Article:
An Act to Follow: Michigan’s Surprise Billing Law

Surprise medical billing, also known as balance billing, allows doctors, specialists, and healthcare facilities to bill patients for any outstanding balance remaining after the health insurance provider’s portion is paid. The issue is when patients see a doctor or use a service that is deemed out-of-network by the health insurance provider. Many times, patients are unaware the services or doctor is not part of their coverage plan and are “surprised” when a larger than normal medical bill arrives in the mail.

Michigan’s surprise billing law was enacted in October 2020 and providers could start filing arbitration claims on July 1, 2021, for claims dating back to October 2020. As of late August 2021, not a single claim has been filed and patients are not complaining of receiving surprise medical bills.

“The success of Michigan’s surprise billing law is due to the cooperation between corporations, labor unions, health insurance companies and organizations, like the EAM, steering Michigan on a path of stability that protects patients and health plans,” said Bret Jackson, president, Economic Alliance for Michigan (EAM).

In contrast to Texas, who passed a surprise billing law in 2019, there were over 50,000 eligible cases in the first six months of 2021 that went through arbitration or mediation. Of those 50,000 cases, over 35,000 were for emergency room physician services and more than 10,000 were for anesthesia services.

Arbitrators collected over $30 million in fees, not including what purchasers and health plans paid in administration expenses to fight the claims. The Texan process only created $30 million in additional healthcare costs that didn’t help one patient.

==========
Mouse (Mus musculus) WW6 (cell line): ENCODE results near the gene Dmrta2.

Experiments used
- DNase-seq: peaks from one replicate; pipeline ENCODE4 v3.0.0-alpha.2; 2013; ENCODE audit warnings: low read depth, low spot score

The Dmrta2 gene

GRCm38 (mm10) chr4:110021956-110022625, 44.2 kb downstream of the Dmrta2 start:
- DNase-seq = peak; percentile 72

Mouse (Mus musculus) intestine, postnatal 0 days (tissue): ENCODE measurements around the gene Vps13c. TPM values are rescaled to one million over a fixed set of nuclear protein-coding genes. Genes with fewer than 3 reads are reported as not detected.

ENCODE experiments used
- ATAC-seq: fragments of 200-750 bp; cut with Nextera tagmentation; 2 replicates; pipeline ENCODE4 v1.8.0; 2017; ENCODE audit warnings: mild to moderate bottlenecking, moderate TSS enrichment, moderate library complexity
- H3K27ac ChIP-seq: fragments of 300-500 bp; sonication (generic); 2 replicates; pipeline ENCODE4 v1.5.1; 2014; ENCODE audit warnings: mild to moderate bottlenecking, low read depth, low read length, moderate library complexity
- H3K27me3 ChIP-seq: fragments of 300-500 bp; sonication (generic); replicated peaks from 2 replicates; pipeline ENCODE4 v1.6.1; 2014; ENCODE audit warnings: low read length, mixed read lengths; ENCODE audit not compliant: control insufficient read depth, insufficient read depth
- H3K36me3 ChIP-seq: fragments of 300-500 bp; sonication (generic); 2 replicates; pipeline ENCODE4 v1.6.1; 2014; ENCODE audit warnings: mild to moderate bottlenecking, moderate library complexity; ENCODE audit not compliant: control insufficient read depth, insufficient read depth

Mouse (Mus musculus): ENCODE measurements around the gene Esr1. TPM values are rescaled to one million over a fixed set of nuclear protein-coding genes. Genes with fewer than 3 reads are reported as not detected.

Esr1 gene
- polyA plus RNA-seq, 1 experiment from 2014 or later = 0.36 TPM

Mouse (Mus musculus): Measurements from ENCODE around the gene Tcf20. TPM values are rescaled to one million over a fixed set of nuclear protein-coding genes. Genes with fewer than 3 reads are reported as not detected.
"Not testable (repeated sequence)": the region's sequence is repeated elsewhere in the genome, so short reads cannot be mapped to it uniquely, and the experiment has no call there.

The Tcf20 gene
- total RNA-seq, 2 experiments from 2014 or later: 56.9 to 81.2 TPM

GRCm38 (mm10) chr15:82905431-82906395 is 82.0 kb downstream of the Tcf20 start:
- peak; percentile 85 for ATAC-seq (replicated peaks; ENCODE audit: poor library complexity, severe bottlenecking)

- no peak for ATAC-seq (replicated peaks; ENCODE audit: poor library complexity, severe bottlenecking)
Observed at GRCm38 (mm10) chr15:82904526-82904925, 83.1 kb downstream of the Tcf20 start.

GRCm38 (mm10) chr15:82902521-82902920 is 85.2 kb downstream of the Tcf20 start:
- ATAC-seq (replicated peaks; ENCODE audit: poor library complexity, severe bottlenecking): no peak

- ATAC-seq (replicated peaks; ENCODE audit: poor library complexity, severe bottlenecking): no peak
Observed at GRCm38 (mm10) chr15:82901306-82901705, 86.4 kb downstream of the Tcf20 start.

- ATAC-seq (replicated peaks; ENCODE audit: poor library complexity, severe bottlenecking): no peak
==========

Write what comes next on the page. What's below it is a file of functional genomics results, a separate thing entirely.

Why is this happening in Texas? The average award decide by Texan arbitrators is 324 percent higher than the original payment by the insurance company. Why should healthcare providers stay in contract with insurance companies when arbitration results in a significantly higher reimbursement?

Now attention focuses on the federal agenda for surprise billing. Pending Federal Surprise Billing rules include arbitration/mediation much like the Texas plan. Groups, such as the EAM and the National Alliance of Healthcare Purchaser Coalitions, are strongly urging Congress to take action to prevent costly arbitration process as becoming the norm for determining payment for out-of-network services, especially when the out-of-network service is performed within an in-network facility.

“Congress needs to save Americans from the costly surprise billing process that is happening in Texas,” stated Jackson. “If Congress is set on including arbitration, then they need to set payment parameters that filter out excessive charges, set a minimum dollar amount to file a claim and include pricing transparency; or simply just use the Michigan rules as a model.”

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